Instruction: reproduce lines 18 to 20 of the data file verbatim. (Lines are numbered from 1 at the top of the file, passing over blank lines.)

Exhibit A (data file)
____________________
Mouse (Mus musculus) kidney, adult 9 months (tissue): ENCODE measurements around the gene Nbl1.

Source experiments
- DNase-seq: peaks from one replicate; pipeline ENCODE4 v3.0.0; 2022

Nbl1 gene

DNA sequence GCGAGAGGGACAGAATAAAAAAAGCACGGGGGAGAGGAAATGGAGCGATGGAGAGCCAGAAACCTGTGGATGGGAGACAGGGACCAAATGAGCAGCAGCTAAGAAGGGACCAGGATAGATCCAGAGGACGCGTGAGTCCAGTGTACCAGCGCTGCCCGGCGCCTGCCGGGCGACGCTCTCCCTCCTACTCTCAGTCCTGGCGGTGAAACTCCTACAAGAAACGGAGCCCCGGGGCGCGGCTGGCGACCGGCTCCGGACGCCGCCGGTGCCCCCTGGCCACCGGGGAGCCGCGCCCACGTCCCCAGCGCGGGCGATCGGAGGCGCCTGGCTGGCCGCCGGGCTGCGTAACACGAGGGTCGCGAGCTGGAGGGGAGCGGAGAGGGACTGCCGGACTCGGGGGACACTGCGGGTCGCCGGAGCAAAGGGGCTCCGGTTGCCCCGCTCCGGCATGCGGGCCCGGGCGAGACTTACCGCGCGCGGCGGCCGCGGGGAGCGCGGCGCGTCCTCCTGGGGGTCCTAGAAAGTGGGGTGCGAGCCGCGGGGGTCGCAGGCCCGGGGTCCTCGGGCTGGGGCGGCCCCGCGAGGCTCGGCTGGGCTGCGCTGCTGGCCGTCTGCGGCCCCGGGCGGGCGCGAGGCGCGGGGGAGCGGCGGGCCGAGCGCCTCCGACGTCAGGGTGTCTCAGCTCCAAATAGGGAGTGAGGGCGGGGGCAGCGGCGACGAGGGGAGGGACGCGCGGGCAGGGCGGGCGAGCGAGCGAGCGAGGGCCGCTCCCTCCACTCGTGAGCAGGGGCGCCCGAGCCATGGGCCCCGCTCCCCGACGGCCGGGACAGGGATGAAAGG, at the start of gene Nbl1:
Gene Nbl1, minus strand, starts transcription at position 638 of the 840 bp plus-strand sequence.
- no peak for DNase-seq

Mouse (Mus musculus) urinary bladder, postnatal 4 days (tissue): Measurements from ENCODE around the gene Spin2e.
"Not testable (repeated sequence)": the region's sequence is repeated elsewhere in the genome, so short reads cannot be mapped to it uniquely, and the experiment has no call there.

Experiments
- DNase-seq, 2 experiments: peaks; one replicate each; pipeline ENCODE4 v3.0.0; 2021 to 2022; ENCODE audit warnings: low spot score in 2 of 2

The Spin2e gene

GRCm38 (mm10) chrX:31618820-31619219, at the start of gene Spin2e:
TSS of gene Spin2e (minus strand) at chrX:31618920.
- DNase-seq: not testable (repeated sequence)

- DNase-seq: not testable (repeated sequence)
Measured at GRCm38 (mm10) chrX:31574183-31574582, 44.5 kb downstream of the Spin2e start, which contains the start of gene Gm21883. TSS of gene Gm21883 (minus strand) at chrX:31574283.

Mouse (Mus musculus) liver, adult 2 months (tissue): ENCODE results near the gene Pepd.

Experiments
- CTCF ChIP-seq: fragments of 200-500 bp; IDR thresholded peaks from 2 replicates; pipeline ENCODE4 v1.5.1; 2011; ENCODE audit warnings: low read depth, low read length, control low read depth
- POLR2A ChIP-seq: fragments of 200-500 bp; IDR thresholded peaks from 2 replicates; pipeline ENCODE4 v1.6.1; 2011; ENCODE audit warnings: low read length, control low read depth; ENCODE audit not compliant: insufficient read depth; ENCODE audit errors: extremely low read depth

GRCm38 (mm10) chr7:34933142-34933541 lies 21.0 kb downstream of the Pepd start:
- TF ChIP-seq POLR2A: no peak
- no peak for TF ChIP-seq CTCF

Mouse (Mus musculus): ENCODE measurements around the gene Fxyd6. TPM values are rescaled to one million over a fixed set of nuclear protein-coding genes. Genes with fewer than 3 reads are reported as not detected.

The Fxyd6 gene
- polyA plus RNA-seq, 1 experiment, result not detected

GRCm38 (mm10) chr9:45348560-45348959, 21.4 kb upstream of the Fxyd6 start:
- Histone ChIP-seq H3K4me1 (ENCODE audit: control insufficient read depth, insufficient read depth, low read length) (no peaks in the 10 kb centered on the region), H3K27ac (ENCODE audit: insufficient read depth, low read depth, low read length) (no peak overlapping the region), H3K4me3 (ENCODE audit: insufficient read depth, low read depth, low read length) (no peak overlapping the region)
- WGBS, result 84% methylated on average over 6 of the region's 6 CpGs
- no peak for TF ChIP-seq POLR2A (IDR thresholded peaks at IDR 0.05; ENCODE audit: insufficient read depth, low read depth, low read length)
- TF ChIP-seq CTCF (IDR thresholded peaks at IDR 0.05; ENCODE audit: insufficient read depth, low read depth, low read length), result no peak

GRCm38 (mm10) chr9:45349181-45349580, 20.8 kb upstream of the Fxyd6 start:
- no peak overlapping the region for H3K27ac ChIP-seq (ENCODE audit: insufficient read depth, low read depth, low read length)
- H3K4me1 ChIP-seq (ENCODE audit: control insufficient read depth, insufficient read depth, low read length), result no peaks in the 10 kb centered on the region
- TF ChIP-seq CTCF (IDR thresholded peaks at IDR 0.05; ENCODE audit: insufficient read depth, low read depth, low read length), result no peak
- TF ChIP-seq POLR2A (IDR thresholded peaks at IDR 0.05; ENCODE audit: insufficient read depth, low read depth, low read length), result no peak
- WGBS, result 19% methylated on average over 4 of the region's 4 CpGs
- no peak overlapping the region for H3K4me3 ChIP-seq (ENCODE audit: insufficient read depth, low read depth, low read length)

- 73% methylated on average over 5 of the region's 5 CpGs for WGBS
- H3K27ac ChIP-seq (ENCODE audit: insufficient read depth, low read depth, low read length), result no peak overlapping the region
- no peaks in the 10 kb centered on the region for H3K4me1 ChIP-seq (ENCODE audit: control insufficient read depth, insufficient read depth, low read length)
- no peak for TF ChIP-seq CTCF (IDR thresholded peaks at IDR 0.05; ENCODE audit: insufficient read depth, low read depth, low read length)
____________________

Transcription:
Mouse (Mus musculus) liver, adult 2 months (tissue): ENCODE results near the gene Pepd.

Experiments
- CTCF ChIP-seq: fragments of 200-500 bp; IDR thresholded peaks from 2 replicates; pipeline ENCODE4 v1.5.1; 2011; ENCODE audit warnings: low read depth, low read length, control low read depth